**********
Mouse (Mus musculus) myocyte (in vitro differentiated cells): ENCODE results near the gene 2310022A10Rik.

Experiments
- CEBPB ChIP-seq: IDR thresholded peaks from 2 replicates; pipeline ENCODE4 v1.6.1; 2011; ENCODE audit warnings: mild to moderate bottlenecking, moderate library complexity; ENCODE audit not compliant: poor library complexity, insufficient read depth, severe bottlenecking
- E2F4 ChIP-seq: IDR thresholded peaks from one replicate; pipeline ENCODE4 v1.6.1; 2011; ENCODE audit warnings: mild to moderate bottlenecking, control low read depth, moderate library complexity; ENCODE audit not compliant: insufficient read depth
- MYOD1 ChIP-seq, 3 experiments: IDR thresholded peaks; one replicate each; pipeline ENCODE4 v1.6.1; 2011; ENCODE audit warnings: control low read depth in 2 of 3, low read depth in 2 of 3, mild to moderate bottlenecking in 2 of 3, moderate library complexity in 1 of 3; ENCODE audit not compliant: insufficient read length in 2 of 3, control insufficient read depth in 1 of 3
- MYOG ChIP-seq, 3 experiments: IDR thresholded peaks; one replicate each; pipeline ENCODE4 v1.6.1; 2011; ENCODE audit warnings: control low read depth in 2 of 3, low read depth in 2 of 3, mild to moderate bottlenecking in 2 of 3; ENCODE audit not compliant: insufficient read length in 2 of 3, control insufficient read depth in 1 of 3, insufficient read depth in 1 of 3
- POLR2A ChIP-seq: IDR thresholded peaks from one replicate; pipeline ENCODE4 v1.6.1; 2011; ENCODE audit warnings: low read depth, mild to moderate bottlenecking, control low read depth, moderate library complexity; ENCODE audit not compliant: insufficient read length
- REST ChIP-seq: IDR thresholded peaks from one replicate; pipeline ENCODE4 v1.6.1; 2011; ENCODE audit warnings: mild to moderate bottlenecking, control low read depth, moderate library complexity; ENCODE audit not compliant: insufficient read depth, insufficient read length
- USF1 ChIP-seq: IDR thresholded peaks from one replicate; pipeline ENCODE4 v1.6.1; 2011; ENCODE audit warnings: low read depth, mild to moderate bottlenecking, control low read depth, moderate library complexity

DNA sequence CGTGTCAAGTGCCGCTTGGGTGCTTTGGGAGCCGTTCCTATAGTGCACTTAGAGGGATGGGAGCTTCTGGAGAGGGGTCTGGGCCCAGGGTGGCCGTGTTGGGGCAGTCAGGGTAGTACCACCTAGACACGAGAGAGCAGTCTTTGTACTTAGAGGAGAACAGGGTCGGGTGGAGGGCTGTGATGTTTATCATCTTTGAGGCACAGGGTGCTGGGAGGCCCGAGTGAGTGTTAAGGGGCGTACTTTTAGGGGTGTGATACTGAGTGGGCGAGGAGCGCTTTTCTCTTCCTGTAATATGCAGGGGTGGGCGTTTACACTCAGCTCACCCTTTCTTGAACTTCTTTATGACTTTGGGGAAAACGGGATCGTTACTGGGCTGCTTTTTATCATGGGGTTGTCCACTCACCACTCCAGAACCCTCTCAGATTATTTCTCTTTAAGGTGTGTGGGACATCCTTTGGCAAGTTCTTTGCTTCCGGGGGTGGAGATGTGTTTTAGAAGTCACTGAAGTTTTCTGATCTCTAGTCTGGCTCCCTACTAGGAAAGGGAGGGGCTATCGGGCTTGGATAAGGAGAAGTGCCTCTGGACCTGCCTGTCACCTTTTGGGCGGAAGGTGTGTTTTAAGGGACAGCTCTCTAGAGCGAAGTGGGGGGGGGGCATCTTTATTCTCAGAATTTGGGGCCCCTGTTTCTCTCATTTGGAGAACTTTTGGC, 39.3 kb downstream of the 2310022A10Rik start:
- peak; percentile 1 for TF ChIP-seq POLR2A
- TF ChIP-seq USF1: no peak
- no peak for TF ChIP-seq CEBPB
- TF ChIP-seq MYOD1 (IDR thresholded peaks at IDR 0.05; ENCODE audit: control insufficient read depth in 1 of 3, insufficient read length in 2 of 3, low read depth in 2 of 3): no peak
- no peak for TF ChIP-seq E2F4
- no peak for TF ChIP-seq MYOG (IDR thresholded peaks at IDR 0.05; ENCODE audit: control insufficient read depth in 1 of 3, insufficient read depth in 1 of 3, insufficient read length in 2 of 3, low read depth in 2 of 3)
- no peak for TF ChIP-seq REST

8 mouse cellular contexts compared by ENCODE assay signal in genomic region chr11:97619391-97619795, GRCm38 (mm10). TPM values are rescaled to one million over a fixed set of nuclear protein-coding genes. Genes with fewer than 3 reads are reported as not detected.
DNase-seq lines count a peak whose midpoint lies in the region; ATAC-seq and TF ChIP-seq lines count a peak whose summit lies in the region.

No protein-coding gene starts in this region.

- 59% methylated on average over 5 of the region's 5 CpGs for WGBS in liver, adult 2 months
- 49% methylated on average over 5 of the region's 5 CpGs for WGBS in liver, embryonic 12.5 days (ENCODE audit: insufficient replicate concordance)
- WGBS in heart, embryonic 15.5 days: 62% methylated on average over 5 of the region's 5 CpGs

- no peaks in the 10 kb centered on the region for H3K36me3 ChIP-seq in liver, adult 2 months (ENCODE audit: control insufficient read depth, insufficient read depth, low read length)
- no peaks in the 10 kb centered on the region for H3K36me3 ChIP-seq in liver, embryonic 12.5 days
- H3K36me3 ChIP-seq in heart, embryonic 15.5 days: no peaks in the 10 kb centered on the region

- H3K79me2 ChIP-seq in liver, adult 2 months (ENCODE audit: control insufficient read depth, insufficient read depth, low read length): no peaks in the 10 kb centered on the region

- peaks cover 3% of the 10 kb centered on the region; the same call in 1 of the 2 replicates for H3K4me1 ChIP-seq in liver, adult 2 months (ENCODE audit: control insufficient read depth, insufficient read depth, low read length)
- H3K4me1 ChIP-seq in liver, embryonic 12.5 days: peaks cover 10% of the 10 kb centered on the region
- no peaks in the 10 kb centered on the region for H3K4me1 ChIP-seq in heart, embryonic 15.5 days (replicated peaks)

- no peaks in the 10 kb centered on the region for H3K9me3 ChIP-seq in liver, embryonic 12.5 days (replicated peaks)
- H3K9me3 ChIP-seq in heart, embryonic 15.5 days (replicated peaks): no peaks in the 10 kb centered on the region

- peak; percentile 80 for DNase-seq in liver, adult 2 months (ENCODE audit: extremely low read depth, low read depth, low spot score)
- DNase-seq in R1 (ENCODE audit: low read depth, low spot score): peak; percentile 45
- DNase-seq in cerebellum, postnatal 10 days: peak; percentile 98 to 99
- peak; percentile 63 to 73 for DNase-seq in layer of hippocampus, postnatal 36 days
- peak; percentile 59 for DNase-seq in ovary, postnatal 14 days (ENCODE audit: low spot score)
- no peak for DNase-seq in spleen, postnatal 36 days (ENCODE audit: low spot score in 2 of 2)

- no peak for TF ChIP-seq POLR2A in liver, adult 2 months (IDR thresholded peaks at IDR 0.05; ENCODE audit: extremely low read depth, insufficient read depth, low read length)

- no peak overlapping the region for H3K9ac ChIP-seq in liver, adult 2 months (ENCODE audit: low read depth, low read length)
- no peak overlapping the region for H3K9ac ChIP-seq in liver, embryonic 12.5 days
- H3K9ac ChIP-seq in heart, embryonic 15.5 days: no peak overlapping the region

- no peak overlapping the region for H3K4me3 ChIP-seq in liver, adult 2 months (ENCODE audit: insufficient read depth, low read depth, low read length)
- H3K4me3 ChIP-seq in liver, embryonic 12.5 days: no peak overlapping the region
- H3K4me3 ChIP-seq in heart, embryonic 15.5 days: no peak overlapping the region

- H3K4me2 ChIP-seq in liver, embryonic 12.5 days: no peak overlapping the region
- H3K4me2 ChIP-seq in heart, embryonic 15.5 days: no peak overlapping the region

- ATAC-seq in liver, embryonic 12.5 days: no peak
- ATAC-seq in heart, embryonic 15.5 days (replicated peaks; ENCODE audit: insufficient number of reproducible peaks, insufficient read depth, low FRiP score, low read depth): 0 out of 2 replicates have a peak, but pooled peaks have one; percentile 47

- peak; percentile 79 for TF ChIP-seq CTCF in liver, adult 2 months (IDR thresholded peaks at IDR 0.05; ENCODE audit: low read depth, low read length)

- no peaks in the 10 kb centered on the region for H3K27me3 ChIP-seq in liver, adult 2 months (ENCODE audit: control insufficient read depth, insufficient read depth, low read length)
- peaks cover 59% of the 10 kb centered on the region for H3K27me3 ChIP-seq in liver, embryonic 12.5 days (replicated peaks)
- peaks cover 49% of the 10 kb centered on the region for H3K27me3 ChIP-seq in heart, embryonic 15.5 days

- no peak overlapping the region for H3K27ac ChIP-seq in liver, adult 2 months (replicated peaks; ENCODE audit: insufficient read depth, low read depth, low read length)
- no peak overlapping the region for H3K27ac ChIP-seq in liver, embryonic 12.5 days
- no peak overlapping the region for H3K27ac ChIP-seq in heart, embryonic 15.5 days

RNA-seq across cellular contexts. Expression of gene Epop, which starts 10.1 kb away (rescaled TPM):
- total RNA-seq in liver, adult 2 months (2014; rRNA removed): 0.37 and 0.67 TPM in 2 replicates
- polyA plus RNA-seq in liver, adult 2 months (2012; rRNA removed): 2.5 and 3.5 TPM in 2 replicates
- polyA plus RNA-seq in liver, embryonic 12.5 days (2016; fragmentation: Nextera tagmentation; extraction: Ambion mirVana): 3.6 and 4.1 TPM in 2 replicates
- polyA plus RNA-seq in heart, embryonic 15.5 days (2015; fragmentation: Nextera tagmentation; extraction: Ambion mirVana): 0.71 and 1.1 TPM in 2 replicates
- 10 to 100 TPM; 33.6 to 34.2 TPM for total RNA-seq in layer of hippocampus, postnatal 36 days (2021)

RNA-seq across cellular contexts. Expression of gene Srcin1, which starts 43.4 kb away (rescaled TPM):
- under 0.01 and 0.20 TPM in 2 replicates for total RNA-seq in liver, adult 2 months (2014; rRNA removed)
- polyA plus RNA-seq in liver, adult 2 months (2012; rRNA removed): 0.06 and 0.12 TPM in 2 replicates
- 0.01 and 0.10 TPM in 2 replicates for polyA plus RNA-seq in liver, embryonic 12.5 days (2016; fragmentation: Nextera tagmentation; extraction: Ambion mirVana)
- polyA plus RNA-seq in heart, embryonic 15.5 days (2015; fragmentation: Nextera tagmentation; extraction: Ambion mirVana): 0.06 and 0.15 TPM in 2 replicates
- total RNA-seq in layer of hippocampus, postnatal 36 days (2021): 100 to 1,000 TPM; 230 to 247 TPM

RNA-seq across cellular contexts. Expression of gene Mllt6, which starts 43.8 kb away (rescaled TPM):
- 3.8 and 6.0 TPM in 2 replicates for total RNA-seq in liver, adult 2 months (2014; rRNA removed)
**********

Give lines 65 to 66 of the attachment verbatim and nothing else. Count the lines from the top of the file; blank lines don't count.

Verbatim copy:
- polyA plus RNA-seq in liver, adult 2 months (2012; rRNA removed): 0.06 and 0.12 TPM in 2 replicates
- 0.01 and 0.10 TPM in 2 replicates for polyA plus RNA-seq in liver, embryonic 12.5 days (2016; fragmentation: Nextera tagmentation; extraction: Ambion mirVana)